Warpspeed: Building a Record/Replay Debugger for macOS

This is a (long) overdue post to accompany the REcon 2023 talk Pete Markowsky and I gave talking about our work on Warpspeed: a time travel debugger for macOS.

What is time travel debugging?

Time travel debuggers (also called record/replay debuggers) add an extra “dimension” to normal debuggers - the ability to go back in time in a debugging session. This makes it significantly easier to determine causality - what first triggered the bug in question. In some cases, this may be very obvious (e.g. an inverted logic condition), but in others the underlying trigger may have happened long ago, in a different context, or even on a different thread entirely.

The original motivation to create Warpspeed in the first place came about from the pain of trying to debug a very rare crash in Santa. At seemingly random times, one of Santa’s non-critical processes would end up in what seemed like a physically impossible state. It took weeks of looking at this code on and off until we eventually figured out what was going on: an Objective-C callback was writing into a stack-local boolean which may not still be valid when the callback was run. In most cases, the bug didn’t trigger (since the write only happened on an error path), and even if the error was hit the *bool = true may have been completely innocuous flipping unused or unimportant bits depending on what other threads were running. But if a thread was running just the right thing when this callback was processed, the bool would be written into the stack of a now different thread, corrupting it, and causing the crashes we were seeing. These are the types of bugs where a time travel debugger makes it significantly easier to debug.

Prior Work

There have been time travel debuggers for decades at this point - it’s not a new idea. If you’re a Windows developer, you may have even used one before - WinDbg has had time travel debugging since 2017. On Linux, rr (which stemmed out of Mozilla) is probably the most well known, but there’s a handful more including DetTrace, more recently Hermit, and even GDB, though GDB’s built-in TTD has been… lacking… in my experience.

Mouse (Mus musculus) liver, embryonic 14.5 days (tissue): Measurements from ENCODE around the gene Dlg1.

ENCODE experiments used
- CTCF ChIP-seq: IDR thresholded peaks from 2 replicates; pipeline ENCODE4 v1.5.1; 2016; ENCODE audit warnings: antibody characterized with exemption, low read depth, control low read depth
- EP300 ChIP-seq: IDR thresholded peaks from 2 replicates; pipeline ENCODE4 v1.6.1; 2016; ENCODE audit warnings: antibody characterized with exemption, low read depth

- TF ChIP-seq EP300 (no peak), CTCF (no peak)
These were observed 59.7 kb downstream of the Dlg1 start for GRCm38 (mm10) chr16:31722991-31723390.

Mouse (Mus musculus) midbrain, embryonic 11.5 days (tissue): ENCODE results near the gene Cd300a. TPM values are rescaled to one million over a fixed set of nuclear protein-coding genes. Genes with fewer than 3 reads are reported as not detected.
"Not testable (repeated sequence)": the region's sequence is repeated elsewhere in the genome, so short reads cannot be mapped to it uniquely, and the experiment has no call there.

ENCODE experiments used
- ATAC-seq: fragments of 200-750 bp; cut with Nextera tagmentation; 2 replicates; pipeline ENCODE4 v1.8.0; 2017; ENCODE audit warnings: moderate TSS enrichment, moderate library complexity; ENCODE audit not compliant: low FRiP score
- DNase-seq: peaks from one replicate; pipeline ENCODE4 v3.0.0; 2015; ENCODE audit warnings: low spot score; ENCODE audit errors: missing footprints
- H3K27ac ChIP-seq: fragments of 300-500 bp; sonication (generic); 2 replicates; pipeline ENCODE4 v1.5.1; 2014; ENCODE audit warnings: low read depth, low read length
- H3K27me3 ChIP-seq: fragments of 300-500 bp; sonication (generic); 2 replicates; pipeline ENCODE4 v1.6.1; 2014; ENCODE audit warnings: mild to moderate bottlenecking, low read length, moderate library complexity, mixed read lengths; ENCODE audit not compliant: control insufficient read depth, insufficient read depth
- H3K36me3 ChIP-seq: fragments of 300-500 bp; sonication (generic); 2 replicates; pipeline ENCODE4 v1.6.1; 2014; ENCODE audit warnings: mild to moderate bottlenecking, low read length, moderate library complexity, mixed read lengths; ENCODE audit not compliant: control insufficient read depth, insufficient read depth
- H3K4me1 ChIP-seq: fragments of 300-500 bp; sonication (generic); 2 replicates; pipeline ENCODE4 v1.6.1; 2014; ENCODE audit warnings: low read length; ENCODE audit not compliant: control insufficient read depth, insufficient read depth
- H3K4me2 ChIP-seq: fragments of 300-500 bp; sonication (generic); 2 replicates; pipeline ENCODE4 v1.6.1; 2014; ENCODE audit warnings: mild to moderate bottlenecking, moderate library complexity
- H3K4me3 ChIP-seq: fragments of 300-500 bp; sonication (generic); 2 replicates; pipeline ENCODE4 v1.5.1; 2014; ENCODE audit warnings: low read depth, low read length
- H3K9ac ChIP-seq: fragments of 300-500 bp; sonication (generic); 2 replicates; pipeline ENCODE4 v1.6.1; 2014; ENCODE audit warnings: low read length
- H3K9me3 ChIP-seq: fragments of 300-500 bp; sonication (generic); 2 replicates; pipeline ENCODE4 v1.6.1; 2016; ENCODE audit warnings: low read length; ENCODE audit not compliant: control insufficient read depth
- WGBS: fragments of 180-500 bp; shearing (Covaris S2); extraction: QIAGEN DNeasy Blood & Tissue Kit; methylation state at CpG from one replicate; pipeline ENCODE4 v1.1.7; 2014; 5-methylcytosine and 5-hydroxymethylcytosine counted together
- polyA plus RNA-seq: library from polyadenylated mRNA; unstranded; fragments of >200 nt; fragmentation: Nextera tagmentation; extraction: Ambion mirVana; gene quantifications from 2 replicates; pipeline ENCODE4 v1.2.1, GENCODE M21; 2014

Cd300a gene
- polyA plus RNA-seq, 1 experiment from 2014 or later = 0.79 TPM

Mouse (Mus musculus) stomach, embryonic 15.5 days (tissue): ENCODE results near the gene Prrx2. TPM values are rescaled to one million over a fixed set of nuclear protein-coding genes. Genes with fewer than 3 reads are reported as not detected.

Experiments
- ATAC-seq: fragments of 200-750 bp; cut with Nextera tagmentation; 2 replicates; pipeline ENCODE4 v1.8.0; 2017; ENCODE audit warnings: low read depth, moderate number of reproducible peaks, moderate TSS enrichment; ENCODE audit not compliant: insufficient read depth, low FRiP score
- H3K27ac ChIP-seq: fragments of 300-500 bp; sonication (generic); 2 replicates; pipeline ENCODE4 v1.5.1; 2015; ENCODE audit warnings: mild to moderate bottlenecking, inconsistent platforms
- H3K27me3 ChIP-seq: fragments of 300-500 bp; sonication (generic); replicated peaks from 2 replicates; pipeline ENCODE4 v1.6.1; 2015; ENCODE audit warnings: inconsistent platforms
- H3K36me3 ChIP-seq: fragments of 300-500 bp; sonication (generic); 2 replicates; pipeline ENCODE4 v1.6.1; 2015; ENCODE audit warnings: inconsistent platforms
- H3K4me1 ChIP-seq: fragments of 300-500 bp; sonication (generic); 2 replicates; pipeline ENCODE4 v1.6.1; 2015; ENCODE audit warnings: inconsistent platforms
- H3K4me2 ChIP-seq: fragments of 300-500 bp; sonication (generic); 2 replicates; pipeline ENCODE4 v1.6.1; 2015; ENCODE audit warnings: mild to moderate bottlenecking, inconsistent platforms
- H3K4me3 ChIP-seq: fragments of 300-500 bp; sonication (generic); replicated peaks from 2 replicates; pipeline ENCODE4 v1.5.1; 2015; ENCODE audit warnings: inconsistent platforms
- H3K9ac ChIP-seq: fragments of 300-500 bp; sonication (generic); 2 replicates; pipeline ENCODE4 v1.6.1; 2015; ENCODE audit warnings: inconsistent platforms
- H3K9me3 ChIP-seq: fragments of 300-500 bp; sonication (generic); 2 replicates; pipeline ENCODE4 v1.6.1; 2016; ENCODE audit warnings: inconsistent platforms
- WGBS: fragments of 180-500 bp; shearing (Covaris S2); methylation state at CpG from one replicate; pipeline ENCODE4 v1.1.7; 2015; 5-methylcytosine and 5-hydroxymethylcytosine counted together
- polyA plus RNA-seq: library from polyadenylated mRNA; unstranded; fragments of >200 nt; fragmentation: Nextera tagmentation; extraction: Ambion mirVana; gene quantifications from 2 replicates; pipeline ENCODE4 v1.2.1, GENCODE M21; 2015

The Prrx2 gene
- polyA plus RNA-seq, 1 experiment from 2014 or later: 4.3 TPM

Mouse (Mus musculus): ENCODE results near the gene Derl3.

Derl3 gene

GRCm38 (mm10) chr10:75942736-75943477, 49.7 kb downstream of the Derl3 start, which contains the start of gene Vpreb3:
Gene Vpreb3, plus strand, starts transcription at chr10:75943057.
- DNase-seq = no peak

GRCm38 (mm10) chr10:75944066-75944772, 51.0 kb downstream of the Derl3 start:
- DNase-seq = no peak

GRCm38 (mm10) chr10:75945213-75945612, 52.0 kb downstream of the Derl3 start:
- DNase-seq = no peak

Windows/WinDbg has first-party magic involved to make it work (I’m actually not sure about the details of this ¯\_(ツ)_/¯), but the primary mechanism for all of Linux debuggers above is the ptrace subsystem which provides easy syscall interception plus trapping of non-deterministic CPU instructions (e.g. rdtsc). This combined with the ability to set thread affinity (preventing threads from running and/or forcing serialization) and hardware performance counters (to measure and reproduce events coming into the program from the outside world) makes it possible to build record/replay debuggers on Linux.

So what about macOS?

Why would we do this to ourselves?

macOS has a documented history of having lackluster ptrace. And by this I mean an almost non-existent implementation. It also doesn’t have any way to limit processes to specific cores, has limited PMC facilities, etc. Not off to a great start.

macOS (and the BSDs in general) do have dtrace however. We originally experimented with using dtrace to hook syscalls and traps and got pretty far with this, but eventually realized it wasn’t going to be the final answer for a couple reasons. We either had to have the dtrace program send a POSIX signal to the target (using raise()) and intercept that (using waitpid or similar), or use another dtrace call to suspend the mach task (using stop()) and poll for that change in another process since there’s no way to receive notifications of mach suspend happening. Both of these methods also only freeze the program after the syscall has run, meaning any memory collection of state before the syscall would need to be collected by the dtrace program itself. Lastly, dtrace also didn’t provide a way to force serialization (controlling thread preemption) so we were stuck.

We then played around with the idea of pure userland interception. The main realization here is that the macOS ABI isn’t at the syscall layer like it is on Linux, but rather at the libSystem layer - a dylib just like any other. Hooks could be added to libSystem_kernel to intercept all in userland (letting us gather any program state we could possibly need), but we still had issues with things like threading. We could intercept the various XNU thread creation calls and implement our own scheduler, but we still wouldn’t have visibility into early process start, making some things non-deterministic before we could get a chance to do anything (e.g. malloc entropy, pointer munge value, etc.)